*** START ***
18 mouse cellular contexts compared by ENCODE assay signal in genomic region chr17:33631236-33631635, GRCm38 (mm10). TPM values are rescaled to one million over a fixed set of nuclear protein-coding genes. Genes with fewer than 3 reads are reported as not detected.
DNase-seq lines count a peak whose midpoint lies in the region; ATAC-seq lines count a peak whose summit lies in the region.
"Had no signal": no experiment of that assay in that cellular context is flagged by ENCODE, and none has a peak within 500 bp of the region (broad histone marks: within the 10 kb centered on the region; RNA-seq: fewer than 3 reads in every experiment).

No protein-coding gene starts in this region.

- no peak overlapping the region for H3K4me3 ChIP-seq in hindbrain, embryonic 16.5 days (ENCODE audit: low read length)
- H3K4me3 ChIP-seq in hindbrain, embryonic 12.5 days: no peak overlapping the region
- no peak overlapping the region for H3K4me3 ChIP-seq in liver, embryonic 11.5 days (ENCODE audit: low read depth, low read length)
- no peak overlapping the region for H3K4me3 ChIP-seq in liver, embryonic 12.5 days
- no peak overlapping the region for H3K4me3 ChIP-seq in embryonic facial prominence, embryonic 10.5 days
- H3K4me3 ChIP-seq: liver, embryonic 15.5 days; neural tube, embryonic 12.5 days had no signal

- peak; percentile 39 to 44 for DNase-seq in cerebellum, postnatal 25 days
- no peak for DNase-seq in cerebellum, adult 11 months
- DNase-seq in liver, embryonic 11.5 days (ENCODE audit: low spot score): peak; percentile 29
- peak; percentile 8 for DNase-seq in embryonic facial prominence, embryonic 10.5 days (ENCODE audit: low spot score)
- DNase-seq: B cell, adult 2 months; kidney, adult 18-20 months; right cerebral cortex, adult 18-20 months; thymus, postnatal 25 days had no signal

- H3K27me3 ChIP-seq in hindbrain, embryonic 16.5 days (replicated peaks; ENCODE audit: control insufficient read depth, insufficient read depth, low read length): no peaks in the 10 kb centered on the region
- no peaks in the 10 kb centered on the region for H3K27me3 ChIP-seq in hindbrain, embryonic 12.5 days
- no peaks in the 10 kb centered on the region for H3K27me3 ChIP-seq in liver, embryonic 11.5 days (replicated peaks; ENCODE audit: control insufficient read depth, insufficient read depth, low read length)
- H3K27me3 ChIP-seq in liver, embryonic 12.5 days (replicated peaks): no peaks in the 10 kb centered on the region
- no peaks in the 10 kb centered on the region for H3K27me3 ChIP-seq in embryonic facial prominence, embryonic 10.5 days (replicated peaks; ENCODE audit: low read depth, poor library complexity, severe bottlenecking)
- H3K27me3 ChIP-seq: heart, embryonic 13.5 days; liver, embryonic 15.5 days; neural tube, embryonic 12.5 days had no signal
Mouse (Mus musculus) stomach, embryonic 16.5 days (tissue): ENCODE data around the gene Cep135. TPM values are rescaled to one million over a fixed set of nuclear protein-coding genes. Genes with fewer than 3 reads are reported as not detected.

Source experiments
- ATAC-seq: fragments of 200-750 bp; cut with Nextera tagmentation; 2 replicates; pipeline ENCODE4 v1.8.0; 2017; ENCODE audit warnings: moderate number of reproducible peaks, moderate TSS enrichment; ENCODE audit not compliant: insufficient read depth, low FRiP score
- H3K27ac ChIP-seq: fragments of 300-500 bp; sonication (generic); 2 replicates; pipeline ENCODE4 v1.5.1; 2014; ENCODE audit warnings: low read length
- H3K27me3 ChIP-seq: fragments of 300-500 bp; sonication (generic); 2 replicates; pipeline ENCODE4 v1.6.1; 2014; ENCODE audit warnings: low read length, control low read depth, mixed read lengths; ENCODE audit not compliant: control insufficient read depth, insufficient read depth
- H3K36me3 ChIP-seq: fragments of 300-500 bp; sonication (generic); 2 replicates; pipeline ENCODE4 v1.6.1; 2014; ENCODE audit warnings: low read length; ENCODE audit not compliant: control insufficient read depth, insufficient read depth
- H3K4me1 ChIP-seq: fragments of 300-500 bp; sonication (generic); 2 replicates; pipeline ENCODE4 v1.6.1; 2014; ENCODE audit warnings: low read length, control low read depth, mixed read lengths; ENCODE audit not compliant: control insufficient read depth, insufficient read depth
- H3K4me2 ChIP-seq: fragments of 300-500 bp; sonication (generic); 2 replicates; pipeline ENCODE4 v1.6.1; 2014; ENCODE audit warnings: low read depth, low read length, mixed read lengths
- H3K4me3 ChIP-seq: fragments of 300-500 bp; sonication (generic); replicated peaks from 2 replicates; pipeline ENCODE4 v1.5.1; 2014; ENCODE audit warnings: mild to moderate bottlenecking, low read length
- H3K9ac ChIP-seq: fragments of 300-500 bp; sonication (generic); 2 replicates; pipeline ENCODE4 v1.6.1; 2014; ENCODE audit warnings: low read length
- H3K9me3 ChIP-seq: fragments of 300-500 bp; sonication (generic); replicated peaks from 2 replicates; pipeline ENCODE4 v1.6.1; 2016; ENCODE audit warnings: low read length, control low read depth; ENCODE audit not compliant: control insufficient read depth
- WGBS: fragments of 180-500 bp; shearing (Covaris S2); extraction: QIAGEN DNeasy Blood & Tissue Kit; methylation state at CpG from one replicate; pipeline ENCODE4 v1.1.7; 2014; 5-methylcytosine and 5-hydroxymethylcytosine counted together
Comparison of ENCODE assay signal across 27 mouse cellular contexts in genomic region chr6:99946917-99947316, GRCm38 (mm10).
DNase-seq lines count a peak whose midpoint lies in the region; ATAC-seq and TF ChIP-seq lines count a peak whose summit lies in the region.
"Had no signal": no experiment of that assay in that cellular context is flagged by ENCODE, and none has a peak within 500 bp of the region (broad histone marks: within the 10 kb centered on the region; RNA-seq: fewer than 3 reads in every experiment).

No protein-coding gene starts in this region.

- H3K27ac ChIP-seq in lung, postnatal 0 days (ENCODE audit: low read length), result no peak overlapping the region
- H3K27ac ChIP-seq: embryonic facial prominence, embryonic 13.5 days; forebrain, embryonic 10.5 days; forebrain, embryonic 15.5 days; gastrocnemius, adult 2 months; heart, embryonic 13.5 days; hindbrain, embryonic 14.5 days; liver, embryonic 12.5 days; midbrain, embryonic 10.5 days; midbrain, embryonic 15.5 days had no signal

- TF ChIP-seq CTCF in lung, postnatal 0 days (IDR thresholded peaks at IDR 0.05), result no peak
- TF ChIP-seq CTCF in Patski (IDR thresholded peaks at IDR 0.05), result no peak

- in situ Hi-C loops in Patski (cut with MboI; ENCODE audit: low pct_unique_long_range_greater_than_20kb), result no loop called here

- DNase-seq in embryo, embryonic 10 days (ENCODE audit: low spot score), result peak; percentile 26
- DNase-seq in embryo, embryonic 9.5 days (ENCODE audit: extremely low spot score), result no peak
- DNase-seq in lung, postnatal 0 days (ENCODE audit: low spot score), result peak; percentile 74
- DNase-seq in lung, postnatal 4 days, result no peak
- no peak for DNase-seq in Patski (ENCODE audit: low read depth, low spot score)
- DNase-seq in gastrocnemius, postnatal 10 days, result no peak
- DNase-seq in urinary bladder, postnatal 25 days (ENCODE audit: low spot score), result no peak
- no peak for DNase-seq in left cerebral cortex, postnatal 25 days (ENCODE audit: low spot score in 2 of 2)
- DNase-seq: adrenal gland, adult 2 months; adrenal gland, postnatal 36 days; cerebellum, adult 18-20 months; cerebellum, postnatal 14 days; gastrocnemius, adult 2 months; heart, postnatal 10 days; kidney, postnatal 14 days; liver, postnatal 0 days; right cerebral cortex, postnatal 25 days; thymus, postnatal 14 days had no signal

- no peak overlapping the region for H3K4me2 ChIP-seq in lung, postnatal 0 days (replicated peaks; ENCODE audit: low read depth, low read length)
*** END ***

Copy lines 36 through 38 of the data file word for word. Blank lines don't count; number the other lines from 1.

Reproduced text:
"Had no signal": no experiment of that assay in that cellular context is flagged by ENCODE, and none has a peak within 500 bp of the region (broad histone marks: within the 10 kb centered on the region; RNA-seq: fewer than 3 reads in every experiment).

No protein-coding gene starts in this region.

- H3K27ac ChIP-seq in lung, postnatal 0 days (ENCODE audit: low read length), result no peak overlapping the region